Tuesday, September 27

29 Years Later, Mod Completely ‘Voxelizes’ Doom

Gif: id Software / Cheello / Kotaku

File this one under “mods you probably thought already existed.” With Voxel Doom, you can now play the legendary 1993 first-person shooter Doom with all the monsters and items rendered in beautifully chunky, 3D voxels. While smaller-scope voxel mods have existed in the past, this one replaces just about every single one of the game’s old-school, 2D sprite-based enemies and items, granting the lo-fi goriness of the classic shooter a fun new dimension.

Released on Mod DB today by modder Daniel “Cheello” Peterson, Voxel Doom 1.0 runs on GZDoom, a popular source port that vastly modernizes Doom’s nearly 30-year-old game engine. Veteran Doom modders with folders and folders of WADs are no stranger to GZDoom, but if you’re new to the world of Doom mods, it’s an essential utility for adding more functionality to the original game (such as mouse look, jumping, or crouching) as well as playing really cool mods like the Doom “megawad” Sigil from the game’s co-creator himself, John Romero.

Voxels, then, are like a three-dimensional take on typical 2D pixels. As “volumetric pixels,” voxels are simply points in 3D space that have a size and color assigned to them. Throw thousands and thousands of them onscreen at once and you get a unique type of 3D graphics that, if you make ‘em nice and chunky, can call to mind classic 2D sprites, but with an additional dimension.

Recent games like No Man’s Sky, Valheim, and Teardown have utilized voxel techniques to achieve their unique looks, and they’re often favored when creating destructive, malleable environments. The technology has been around for some time, famously appearing in games like Novalogic’s 1992 helicopter sim Comanche, Looking Glass’s underrated 1996 Terra Nova, and 1999’s action-adventure great Outcast. In action, voxels can give off a somewhat “retro” vibe and that’s what makes adding them to classic, sprite-based first-person shooters such a cool concept.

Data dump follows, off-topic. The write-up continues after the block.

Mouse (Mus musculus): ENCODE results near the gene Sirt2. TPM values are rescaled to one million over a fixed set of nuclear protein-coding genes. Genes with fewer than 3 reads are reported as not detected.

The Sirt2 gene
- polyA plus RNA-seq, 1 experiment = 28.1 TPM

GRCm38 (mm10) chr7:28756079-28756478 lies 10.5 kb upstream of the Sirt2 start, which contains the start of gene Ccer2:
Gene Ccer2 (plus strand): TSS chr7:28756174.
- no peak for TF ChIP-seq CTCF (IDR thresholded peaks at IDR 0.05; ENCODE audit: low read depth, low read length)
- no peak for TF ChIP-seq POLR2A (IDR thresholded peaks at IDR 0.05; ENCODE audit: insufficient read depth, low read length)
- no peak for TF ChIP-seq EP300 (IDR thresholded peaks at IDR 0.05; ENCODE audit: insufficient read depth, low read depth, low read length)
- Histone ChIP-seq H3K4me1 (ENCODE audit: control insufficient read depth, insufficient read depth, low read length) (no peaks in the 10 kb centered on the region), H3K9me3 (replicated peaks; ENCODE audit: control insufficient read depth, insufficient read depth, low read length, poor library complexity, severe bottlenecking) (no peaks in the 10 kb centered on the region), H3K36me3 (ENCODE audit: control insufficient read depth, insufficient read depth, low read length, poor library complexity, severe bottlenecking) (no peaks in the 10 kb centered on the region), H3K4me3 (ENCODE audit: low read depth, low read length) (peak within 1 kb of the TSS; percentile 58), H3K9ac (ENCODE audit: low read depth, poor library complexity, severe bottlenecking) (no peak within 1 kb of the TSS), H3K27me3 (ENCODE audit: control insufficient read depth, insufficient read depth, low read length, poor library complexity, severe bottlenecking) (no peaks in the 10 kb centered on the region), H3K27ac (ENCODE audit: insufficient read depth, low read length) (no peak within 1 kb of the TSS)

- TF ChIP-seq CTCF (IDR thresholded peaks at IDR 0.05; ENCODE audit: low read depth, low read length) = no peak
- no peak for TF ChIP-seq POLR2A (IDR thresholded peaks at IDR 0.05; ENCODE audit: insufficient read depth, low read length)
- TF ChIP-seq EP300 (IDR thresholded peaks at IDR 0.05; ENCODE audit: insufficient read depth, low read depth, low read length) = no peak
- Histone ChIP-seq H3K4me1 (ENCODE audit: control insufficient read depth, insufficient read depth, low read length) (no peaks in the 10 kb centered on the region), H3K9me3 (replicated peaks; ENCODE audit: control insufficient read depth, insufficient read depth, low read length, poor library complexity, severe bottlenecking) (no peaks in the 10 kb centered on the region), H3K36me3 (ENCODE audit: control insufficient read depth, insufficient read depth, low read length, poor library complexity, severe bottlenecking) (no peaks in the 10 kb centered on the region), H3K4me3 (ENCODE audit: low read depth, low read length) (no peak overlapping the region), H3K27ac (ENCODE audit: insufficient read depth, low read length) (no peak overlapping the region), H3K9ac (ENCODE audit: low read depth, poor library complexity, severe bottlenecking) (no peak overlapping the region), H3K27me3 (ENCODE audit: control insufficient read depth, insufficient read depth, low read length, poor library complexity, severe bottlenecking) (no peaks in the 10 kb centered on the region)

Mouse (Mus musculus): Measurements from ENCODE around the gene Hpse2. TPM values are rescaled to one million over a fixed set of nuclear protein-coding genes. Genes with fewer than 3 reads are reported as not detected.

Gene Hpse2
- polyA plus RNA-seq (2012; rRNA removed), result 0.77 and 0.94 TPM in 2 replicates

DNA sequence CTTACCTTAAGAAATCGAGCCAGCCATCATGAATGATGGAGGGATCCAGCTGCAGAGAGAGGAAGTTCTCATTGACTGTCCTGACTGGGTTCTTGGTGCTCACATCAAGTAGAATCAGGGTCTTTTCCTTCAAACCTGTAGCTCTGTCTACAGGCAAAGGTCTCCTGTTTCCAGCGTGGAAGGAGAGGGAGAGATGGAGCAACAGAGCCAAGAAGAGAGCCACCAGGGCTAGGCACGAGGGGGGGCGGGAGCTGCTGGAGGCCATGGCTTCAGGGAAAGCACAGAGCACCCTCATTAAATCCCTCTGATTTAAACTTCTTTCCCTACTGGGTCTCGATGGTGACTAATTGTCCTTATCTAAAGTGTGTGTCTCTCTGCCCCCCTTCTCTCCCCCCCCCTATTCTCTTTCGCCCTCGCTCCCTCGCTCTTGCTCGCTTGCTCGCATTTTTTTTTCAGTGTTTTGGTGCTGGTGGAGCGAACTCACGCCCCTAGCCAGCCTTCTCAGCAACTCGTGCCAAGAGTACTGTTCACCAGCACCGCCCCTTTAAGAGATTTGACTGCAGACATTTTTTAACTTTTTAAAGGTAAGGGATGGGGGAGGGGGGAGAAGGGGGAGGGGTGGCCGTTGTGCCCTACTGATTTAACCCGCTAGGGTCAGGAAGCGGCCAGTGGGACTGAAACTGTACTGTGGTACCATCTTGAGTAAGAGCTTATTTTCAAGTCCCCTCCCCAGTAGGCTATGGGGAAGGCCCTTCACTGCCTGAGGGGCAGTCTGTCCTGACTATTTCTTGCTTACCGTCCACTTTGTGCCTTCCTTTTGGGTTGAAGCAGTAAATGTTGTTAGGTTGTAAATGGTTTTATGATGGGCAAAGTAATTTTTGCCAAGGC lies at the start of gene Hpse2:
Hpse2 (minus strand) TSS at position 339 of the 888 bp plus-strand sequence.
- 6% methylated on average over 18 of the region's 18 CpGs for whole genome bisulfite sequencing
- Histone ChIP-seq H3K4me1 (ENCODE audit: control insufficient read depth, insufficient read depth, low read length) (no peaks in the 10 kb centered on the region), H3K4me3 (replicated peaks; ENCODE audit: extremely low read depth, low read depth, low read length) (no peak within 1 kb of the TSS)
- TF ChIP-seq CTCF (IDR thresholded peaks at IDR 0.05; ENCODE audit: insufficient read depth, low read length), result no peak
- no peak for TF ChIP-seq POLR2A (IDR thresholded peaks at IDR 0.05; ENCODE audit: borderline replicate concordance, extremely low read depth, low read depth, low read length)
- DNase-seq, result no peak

Of course, the sky’s the limit with classic Doom mods. Some expand the original game, while others try to add more modern gameplay features. What makes Voxel Doom so cool is that the change in graphics manages to preserve the original feel of the game while making it “pop” just a little bit more. That’s a far cry from more typical attempts to jam 3D models into these decades-old games, which usually ends up looking garish rather than true to the original aesthetic.

The mod’s creator talked about this very phenomenon in a stream showing off the new mod with fellow GZDoom developer Nash Muhandes, saying that “if you look at [the voxel models] at a certain angle, it looks like the original sprite.” This cool illusory effect of voxels is what drew Cheello to them originally. On Muhandes’ stream, they talked about how the transformation of 2D sprites into 3D voxels results in a kind of mindblowing effect that doesn’t immediately look out of place, but rather fits, especially in Doom’s case, quite naturally in the scene.

id Software / Nash Muhandes

Stomping through the corridors of Martian Hell with this mod is undoubtedly a fun time. Everything from demons to pickup effects and equipment now pop to life, yet still look very much like the classic sprites. While your actual guns remain the regular 2D sprites, weapon pickups in the environment look especially cool, as they now spin in place. The mod currently only works on the original 1993 Doom, but according to Cheello, “Doom 2 monsters will be completed in the very near future.”



Reference-kotaku.com

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